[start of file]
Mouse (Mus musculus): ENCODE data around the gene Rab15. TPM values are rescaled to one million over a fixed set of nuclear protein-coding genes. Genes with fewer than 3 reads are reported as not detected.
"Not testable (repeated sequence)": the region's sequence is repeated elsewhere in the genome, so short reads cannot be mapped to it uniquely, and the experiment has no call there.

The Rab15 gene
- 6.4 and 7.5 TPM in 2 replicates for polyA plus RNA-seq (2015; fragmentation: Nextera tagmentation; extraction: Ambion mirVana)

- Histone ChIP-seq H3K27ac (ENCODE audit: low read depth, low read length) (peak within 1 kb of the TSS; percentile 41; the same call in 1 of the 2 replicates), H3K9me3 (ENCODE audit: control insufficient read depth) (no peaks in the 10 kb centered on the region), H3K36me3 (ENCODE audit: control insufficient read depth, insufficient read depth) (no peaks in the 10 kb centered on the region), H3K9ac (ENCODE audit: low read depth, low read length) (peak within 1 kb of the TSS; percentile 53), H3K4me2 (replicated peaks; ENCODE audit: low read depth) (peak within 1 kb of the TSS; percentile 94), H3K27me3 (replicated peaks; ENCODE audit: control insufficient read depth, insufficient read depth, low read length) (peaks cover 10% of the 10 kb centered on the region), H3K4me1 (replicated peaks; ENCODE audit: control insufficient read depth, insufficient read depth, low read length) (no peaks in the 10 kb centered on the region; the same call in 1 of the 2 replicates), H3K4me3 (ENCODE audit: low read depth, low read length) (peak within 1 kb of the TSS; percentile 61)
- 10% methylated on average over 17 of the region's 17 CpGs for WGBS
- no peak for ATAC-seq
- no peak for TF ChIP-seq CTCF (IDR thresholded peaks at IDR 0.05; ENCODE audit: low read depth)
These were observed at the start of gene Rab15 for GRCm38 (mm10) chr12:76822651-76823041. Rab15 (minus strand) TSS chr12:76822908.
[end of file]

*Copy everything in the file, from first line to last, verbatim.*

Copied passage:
Mouse (Mus musculus): ENCODE data around the gene Rab15. TPM values are rescaled to one million over a fixed set of nuclear protein-coding genes. Genes with fewer than 3 reads are reported as not detected.
"Not testable (repeated sequence)": the region's sequence is repeated elsewhere in the genome, so short reads cannot be mapped to it uniquely, and the experiment has no call there.

The Rab15 gene
- 6.4 and 7.5 TPM in 2 replicates for polyA plus RNA-seq (2015; fragmentation: Nextera tagmentation; extraction: Ambion mirVana)

- Histone ChIP-seq H3K27ac (ENCODE audit: low read depth, low read length) (peak within 1 kb of the TSS; percentile 41; the same call in 1 of the 2 replicates), H3K9me3 (ENCODE audit: control insufficient read depth) (no peaks in the 10 kb centered on the region), H3K36me3 (ENCODE audit: control insufficient read depth, insufficient read depth) (no peaks in the 10 kb centered on the region), H3K9ac (ENCODE audit: low read depth, low read length) (peak within 1 kb of the TSS; percentile 53), H3K4me2 (replicated peaks; ENCODE audit: low read depth) (peak within 1 kb of the TSS; percentile 94), H3K27me3 (replicated peaks; ENCODE audit: control insufficient read depth, insufficient read depth, low read length) (peaks cover 10% of the 10 kb centered on the region), H3K4me1 (replicated peaks; ENCODE audit: control insufficient read depth, insufficient read depth, low read length) (no peaks in the 10 kb centered on the region; the same call in 1 of the 2 replicates), H3K4me3 (ENCODE audit: low read depth, low read length) (peak within 1 kb of the TSS; percentile 61)
- 10% methylated on average over 17 of the region's 17 CpGs for WGBS
- no peak for ATAC-seq
- no peak for TF ChIP-seq CTCF (IDR thresholded peaks at IDR 0.05; ENCODE audit: low read depth)
These were observed at the start of gene Rab15 for GRCm38 (mm10) chr12:76822651-76823041. Rab15 (minus strand) TSS chr12:76822908.